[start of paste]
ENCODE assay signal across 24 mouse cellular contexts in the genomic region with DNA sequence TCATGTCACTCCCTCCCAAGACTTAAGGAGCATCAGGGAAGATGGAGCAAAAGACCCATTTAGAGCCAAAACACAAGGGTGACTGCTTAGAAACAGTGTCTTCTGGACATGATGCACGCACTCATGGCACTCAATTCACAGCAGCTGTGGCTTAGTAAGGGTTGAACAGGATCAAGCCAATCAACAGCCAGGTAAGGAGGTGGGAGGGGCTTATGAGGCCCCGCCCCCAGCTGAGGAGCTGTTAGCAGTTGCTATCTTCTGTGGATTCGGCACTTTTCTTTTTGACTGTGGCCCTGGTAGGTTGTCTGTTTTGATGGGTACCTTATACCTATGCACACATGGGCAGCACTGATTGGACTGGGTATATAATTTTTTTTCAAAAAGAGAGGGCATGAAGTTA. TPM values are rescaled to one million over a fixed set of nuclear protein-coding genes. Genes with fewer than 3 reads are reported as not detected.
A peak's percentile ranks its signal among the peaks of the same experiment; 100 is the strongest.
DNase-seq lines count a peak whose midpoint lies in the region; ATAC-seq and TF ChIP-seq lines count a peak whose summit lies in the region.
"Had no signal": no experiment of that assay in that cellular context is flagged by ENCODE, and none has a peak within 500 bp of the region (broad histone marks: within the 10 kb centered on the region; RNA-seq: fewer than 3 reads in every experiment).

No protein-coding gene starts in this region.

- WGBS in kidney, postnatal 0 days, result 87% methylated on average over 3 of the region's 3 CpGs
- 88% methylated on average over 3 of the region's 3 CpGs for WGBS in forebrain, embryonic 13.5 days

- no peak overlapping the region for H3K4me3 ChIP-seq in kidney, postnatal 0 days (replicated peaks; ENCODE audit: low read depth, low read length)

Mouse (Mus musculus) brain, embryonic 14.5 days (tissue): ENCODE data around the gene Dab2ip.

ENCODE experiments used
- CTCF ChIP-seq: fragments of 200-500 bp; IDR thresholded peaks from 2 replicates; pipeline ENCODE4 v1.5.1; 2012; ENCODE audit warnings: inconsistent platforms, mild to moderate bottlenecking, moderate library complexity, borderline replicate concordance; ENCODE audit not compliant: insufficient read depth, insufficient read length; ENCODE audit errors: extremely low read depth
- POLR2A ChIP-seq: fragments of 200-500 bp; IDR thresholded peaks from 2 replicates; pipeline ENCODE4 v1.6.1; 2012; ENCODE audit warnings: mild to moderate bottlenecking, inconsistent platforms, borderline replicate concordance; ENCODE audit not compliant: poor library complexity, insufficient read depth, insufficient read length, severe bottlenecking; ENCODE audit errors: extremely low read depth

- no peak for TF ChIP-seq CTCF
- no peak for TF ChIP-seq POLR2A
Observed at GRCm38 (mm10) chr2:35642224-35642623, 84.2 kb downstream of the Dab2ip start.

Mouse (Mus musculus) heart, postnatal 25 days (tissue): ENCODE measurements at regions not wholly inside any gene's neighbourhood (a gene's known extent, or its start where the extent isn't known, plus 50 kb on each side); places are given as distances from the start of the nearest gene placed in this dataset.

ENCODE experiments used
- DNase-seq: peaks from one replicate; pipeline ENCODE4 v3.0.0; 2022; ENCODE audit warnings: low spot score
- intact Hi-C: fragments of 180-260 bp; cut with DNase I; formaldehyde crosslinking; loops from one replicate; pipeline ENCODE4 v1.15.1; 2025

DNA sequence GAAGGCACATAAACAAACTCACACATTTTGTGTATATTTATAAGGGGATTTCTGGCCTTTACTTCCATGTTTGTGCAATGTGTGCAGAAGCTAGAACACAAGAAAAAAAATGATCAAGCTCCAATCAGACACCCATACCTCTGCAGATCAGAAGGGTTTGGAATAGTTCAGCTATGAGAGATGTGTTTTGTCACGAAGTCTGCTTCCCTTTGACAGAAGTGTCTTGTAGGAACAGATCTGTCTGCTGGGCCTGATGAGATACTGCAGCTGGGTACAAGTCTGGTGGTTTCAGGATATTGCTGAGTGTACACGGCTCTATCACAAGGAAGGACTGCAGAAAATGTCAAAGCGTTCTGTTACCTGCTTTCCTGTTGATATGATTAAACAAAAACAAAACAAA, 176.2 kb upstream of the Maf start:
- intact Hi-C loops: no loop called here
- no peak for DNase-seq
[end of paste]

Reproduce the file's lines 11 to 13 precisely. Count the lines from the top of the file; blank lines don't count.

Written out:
- CTCF ChIP-seq: fragments of 200-500 bp; IDR thresholded peaks from 2 replicates; pipeline ENCODE4 v1.5.1; 2012; ENCODE audit warnings: inconsistent platforms, mild to moderate bottlenecking, moderate library complexity, borderline replicate concordance; ENCODE audit not compliant: insufficient read depth, insufficient read length; ENCODE audit errors: extremely low read depth
- POLR2A ChIP-seq: fragments of 200-500 bp; IDR thresholded peaks from 2 replicates; pipeline ENCODE4 v1.6.1; 2012; ENCODE audit warnings: mild to moderate bottlenecking, inconsistent platforms, borderline replicate concordance; ENCODE audit not compliant: poor library complexity, insufficient read depth, insufficient read length, severe bottlenecking; ENCODE audit errors: extremely low read depth

- no peak for TF ChIP-seq CTCF